At Pondicherry, Sri Aurobindo developed a spiritual practice. The central theme of his vision was the evolution of human life into a life divine, he believed in a spiritual realisation that not only liberated but transformed human nature, enabling a divine life on earth. In 1926, with the help of his spiritual collaborator, Mirra Alfassa, he founded the Sri Aurobindo Ashram, his main literary works are The Life Divine. Aurobindo Ghose was born in Calcutta, Bengal Presidency, India on 15 August 1872 in a Bengali Kayastha family, associated with the village of Konnagar in the Hoogly district, his father, Krishna Dhun Ghose, was assistant surgeon of Rangpur in Bengal and civil surgeon of Khulna, a former member of the Brahmo Samaj religious reform movement who had become enamoured with the then-new idea of evolution while pursuing medical studies in Edinburgh. His mother was Swarnalata Devi, whose father was Shri Rajnarayan Bose, a leading figure in the Samaj, she had been sent to the more salubrious surroundings of Calcutta for Aurobindo's birth.

Aurobindo had two elder siblings and Manmohan, a younger sister, a younger brother, Barindrakumar. Young Aurobindo was used Hindustani to communicate with servants. Although his family were Bengali, his father believed British culture to be superior, he and his two elder siblings were sent to the English-speaking Loreto House boarding school in Darjeeling, in part to improve their language skills and in part to distance them from their mother, who had developed a mental illness soon after the birth of her first child. Darjeeling was a centre of British life in India and the school was run by Irish nuns, through which the boys would have been exposed to Christian religious teachings and symbolism. Krishna Dhun Ghose wanted his sons to enter the Indian Civil Service, an elite organisation comprising around 1000 people. To achieve this it was necessary that they study in England and so it was there that the entire family moved in 1879; the three brothers were placed in the care of the Reverend W. H. Drewett in Manchester.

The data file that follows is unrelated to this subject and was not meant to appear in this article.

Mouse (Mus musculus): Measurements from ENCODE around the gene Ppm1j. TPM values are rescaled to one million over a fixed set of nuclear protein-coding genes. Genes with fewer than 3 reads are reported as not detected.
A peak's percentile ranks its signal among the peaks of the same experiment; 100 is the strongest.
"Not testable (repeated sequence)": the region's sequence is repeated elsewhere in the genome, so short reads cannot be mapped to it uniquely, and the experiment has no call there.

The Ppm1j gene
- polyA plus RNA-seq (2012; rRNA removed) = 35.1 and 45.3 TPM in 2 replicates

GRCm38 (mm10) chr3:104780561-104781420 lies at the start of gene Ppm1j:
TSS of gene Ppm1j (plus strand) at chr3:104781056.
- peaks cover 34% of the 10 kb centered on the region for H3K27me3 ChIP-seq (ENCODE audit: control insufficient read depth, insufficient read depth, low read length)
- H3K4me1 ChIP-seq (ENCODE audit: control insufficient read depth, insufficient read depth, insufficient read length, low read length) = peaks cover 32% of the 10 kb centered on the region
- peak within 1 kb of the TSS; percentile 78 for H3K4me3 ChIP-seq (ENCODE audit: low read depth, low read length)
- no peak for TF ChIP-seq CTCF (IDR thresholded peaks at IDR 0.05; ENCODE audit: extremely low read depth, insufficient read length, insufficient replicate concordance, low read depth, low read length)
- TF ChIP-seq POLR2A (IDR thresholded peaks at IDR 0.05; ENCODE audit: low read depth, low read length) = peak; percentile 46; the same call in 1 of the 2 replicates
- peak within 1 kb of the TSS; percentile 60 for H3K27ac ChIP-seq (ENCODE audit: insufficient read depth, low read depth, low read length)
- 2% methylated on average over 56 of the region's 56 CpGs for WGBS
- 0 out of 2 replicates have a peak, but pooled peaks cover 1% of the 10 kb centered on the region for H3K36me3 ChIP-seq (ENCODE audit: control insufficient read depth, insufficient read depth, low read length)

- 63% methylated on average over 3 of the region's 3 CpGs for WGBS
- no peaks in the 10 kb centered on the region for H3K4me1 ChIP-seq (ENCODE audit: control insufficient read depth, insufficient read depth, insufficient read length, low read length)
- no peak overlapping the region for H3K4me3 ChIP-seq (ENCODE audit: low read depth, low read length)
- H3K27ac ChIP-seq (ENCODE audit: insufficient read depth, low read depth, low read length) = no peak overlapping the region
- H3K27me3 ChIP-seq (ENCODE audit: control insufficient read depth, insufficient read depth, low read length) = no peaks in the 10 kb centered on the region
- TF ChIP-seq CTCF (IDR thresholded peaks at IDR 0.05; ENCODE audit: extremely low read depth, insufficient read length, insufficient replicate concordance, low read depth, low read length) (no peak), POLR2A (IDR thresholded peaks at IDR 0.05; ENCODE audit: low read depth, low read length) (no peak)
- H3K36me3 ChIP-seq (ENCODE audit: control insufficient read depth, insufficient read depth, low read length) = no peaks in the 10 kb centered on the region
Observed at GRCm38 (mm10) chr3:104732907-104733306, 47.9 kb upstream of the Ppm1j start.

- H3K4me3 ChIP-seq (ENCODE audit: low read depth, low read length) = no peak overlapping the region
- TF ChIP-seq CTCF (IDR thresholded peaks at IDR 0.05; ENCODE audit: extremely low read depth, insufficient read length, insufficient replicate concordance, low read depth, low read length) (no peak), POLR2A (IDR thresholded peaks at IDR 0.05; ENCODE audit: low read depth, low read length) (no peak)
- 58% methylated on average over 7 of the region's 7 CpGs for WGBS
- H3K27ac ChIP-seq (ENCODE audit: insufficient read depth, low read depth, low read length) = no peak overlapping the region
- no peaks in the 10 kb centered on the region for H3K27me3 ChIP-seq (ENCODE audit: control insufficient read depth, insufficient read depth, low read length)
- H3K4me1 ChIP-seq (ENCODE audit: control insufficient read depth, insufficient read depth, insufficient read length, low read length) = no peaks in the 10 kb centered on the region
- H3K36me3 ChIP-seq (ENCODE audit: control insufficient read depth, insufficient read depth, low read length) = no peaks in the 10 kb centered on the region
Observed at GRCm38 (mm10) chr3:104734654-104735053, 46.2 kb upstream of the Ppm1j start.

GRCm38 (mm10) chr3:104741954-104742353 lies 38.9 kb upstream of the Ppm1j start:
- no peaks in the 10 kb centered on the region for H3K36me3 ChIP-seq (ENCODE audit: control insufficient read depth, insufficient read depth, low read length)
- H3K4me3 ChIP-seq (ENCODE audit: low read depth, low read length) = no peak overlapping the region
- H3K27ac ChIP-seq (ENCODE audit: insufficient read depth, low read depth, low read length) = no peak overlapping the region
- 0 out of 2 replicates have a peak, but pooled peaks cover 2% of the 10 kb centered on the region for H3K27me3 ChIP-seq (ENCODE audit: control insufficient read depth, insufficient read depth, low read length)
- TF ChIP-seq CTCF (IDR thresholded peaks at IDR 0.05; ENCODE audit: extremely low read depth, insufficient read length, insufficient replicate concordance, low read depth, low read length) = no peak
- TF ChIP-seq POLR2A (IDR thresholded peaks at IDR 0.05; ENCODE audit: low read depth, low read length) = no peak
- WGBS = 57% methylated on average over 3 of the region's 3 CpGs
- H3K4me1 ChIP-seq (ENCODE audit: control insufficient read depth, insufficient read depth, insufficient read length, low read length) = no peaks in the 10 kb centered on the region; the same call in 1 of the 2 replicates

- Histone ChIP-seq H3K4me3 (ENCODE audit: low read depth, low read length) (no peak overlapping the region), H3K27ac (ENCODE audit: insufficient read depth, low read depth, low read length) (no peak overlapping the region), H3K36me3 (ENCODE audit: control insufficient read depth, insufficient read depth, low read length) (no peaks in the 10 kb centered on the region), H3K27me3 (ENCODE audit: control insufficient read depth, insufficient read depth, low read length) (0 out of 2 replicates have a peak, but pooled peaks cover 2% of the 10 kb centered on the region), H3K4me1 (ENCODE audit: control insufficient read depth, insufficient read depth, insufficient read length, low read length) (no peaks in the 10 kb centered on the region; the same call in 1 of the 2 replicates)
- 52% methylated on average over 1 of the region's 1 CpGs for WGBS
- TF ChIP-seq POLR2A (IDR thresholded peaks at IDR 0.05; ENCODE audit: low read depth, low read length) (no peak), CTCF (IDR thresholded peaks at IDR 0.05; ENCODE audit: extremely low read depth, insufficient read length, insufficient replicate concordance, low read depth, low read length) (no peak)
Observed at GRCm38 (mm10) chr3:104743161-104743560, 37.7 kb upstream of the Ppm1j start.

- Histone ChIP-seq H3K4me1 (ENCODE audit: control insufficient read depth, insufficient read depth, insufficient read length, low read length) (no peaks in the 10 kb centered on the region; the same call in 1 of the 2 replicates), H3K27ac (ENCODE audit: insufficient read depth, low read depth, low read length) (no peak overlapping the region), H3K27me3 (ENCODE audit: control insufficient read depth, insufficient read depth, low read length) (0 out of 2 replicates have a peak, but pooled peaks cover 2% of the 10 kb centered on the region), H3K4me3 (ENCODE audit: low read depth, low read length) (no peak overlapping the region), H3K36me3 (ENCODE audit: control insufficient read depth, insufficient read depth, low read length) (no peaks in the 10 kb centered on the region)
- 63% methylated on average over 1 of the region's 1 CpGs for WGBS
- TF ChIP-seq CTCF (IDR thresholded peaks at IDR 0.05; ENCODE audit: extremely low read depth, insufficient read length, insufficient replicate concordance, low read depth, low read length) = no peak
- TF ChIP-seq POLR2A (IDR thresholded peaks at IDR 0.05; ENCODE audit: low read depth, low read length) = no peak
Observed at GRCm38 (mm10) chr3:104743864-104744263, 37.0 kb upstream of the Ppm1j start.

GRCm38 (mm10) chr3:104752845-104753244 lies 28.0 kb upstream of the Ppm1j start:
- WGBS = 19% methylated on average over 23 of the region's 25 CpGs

Drewett was a minister of the Congregational Church whom Krishna Dhun Ghose knew through his British friends at Rangapur. The boys were taught Latin by his wife; this was a prerequisite for admission to good English schools and, after two years, in 1881, the elder two siblings were enrolled at Manchester Grammar School. Aurobindo was considered too young for enrolment and he continued his studies with the Drewetts, learning history, French and arithmetic. Although the Drewetts were told not to teach religion, the boys were exposed to Christian teachings and events, which bored Aurobindo and sometimes repulsed him. There was little contact with his father, who wrote only a few letters to his sons while they were in England, but what communication there was indicated that he was becoming less endeared to the British in India than he had been, on one occasion describing the British Raj as a "heartless government". Drewett emigrated to Australia in 1884, causing the boys to be uprooted as they went to live with Drewett's mother in London.